Viridiana in Madrid is a fascinating restaurant, largely because of the personality of celebrated chef Abraham García, a passionate, talented, and independent-minded chef who is constantly innovating in the kitchen. Chef García is obsessive about the quality of his ingredients. Locals often see him personally shopping at area farmers markets. He enjoys hunting, and is very skilled at cooking all sorts of interesting game. He changes up the menu frequently, and is almost always at the restaurant. He makes a point of going around and chatting with all the guests.
Chef García is a movie buff, naming his restaurant after a famous 1961 Spanish film. He also collects hats, and you’ll see evidence of his obsession with hats throughout the meal.
We chose to visit Viridiana because we had read great things about it. It was known to serve traditional Spanish food with a slight haut-cuisine French twist. We soon found out that this place is quite famous – everybody knows about it. It’s in most English-language guidebooks, which would explain why it felt like the place had more tourists than locals (or at least it did in the lower level “basement” dining area, which is where we sat).
Nevertheless, the food was great, so we tried to ignore the fact that we could hear English spoken all over the restaurant. Instead, we just focused on enjoying Chef García’s creativity and excellent cooking skills.
We started with a crazy huge amuse compliments of the house. The servers brought over a plate covered with a huge birdcage (I did not have time to capture a photo before they lifted the cage). Inside was a plate filled with all sorts of appetizers. It reminded me of an antipasti plate.
We enjoyed a Lentil Soup with some sort of salted and cured meat (reminded me of hot dog) inside. It was fragrant and extremely aromatic, full of flavors from the addition of Thai curry, lemongrass, and kaffir lime. We also enjoyed fresh figs, balls of mozzarella cheese, a baby pattypan squash, and half a tomato topped with a load of oregano and salt (yum!).
The beef carpaccio on the plate was incredible and probably my favorite item on the plate. It was deeply flavorful, as if it had been aged for some time. Everything was really good, but I was already getting a bit full.
We looked around and noticed that different guests received different free amuses depending on what they had ordered. For example, many guests got the gazpacho instead of the lentil soup. Because I had ordered the gazpacho, I got the lentil soup instead.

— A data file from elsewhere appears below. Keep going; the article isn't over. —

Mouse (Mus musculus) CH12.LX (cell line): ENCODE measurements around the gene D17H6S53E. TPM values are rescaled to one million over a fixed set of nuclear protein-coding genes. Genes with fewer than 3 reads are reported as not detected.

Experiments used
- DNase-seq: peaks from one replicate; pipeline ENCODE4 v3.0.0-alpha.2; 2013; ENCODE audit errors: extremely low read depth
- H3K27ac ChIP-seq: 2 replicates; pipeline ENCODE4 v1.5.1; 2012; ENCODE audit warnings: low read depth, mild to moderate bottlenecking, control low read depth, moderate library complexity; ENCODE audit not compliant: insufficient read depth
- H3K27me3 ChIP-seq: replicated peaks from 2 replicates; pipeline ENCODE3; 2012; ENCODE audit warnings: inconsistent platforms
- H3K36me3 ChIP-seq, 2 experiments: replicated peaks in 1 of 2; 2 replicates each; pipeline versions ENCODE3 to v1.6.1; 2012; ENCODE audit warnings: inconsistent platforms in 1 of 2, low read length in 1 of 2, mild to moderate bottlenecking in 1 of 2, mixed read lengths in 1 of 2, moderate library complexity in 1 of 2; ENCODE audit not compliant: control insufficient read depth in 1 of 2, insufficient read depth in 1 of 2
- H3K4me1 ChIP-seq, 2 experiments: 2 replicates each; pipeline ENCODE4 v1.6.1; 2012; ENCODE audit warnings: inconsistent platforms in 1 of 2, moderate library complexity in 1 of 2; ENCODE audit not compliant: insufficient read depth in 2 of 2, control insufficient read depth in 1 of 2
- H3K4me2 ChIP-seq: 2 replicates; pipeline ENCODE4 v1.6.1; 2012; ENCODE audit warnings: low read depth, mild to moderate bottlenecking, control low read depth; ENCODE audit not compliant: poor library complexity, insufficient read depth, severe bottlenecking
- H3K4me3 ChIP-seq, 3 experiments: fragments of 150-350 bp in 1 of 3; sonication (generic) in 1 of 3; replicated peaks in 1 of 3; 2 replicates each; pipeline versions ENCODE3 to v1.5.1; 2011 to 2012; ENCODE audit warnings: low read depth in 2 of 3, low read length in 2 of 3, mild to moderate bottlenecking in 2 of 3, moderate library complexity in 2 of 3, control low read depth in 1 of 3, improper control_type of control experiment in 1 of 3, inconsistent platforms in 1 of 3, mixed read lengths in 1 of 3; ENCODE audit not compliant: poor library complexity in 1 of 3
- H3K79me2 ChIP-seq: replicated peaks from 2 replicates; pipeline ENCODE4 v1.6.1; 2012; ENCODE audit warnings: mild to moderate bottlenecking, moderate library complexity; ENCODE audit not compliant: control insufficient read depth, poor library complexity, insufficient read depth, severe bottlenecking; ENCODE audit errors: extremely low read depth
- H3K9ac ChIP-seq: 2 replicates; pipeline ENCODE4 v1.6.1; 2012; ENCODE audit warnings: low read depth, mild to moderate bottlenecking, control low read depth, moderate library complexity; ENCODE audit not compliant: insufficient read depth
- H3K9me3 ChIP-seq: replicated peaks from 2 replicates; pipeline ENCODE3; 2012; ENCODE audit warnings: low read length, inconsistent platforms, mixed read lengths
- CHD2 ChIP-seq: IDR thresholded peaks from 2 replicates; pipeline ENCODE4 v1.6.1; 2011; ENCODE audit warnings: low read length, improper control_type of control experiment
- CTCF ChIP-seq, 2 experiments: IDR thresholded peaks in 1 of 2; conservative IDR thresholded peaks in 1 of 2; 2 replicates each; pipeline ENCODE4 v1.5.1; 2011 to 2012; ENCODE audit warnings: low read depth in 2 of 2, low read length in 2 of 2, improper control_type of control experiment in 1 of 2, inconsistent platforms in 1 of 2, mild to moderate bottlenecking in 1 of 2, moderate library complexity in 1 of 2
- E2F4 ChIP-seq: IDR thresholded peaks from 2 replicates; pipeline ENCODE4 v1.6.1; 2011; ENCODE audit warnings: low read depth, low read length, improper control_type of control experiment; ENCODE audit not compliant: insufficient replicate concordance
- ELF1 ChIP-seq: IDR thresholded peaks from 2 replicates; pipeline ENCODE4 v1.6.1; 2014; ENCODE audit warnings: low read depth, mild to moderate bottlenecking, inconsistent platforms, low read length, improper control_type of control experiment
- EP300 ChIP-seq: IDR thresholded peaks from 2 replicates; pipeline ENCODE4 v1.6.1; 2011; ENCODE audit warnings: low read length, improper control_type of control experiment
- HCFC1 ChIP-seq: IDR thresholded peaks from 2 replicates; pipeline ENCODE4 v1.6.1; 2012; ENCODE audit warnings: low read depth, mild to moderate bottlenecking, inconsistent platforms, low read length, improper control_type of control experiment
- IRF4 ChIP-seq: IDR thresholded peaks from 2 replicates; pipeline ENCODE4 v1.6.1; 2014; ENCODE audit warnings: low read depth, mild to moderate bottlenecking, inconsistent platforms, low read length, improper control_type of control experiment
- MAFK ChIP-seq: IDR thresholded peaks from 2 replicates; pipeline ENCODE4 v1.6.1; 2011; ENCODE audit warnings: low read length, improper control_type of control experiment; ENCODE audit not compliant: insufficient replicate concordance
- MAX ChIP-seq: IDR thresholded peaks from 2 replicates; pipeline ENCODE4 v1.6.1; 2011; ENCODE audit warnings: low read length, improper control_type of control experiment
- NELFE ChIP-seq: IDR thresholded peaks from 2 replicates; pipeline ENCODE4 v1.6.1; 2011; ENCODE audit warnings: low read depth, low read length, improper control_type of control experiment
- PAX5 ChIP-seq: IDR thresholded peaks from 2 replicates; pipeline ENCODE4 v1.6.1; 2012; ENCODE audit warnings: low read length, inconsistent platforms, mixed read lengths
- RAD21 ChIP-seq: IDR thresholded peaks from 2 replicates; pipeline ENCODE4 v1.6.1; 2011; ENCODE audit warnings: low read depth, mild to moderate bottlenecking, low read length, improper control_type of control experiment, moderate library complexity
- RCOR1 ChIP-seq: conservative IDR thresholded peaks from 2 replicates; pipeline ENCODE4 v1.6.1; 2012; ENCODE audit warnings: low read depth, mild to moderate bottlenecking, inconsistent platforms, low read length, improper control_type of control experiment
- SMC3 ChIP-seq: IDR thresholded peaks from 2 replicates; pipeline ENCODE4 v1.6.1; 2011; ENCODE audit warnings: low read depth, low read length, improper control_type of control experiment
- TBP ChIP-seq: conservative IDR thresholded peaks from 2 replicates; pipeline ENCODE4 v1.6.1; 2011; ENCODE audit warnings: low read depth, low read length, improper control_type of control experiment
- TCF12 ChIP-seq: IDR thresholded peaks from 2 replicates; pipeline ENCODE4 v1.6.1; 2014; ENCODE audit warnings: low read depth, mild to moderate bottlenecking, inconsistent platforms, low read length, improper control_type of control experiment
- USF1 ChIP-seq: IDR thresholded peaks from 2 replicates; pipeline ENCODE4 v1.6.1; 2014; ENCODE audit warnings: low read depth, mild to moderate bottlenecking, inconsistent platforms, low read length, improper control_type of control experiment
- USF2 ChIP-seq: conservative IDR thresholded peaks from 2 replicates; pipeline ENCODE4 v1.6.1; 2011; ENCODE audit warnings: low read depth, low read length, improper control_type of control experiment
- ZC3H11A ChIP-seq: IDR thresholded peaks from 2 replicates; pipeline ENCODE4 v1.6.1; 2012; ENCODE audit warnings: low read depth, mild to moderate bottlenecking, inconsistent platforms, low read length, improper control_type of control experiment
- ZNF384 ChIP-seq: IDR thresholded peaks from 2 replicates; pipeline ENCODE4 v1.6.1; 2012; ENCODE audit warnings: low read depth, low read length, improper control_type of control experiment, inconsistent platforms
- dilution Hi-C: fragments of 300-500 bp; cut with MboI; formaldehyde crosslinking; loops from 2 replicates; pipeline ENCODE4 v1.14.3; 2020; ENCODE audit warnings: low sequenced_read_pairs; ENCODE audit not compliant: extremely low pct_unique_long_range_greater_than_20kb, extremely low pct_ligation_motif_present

And then our first real course came – Poached Eggs with a white truffle and mushroom cream sauce paired with a 2012 Ribera del Duero.
The dish was fantastic, very rich, and decadent.
The next course, a blended Gazpacho, was stunning and definitely one of my favorite dishes of the whole meal. It had beautiful, intense, and bright tomato flavors that popped. The soup was delightfully smooth, creamy, and sweet. I absolutely loved it. It was one of the best gazpachos I’d ever had in my life.
Bryan ordered one of the offal dishes on the menu, Lamb Tripe with Chickpeas. It definitely had strong offal and lamb flavors, though in a very good way. The homemade hot sauce that accompanied it was “very hot!”, according to Chef García, who stopped by briefly to say hi to us but couldn’t speak much English, so we didn’t really chat long.
I ordered the Swordfish, which came with these tiny balls of pasta that reminded me of made-from-scratch Israeli couscous. The sauce had a rich, deep tomato flavor, and the swordfish was cooked properly, being almost rare on the inside (which is what you want!). Typically, this dish is served with bluefin tuna from the market. However, because we were dining on a Sunday, there was no bluefin that day at the fish market.
We simply ordered the house made Almond Ice Cream with a berry sauce. The ice cream was surprisingly icy and not very creamy. I found the dessert to be too sweet in general. For our mignardise, we enjoyed chocolate truffles (which had a lovely, deep and rich dark chocolate flavor) and sugared pineapple skewers (which I found way too sweet!).
Consistent with the hat obsession, our bill came on another hat-shaped piece of dish ware.
The food at Viridiana was quite nice. There were definitely some standout dishes, like the gazpacho and the beef carpaccio. Other dishes were very good as well. I was impressed with how perfectly the swordfish was cooked (something so many restaurants get wrong), and I like how Chef García is bold about what he is willing to serve (lamb tripe, anyone?).
I wish I spoke a bit of Spanish, though. The experience is definitely different when you don’t speak the local language. Chef García spent a lot more time chatting with Spanish-speaking customers than he did with us (for obvious reasons, of course).
Instead of personally explaining a dish to us, Chef García sent his one waiter who spoke English. This waiter tried to address the entire lower “basement” dining area at once (consisting of about 3-4 tables), describing to us the next course. It was fine, and I totally appreciate the restaurant’s efforts to communicate with us. However, it didn’t feel nearly as personal.
Perhaps my one experience was unusual. Maybe it’s rare for so many foreigners to show up at once. Or maybe locals don’t really eat out on Sunday evenings. Perhaps it was by chance or for logistical reasons that all the foreigners ended up in the basement level. In any event, the odd arrangement did slightly affect my enjoyment of the evening.
Nevertheless, I will forever remember that amazing gazpacho and would order that again in a heartbeat. There are definitely some great dishes on the menu, and I have full confidence that even if the menu were to change a lot, most everything would be pretty tasty. Chef García is clearly quite talented.
Juan de Mena 14, 28014 Madrid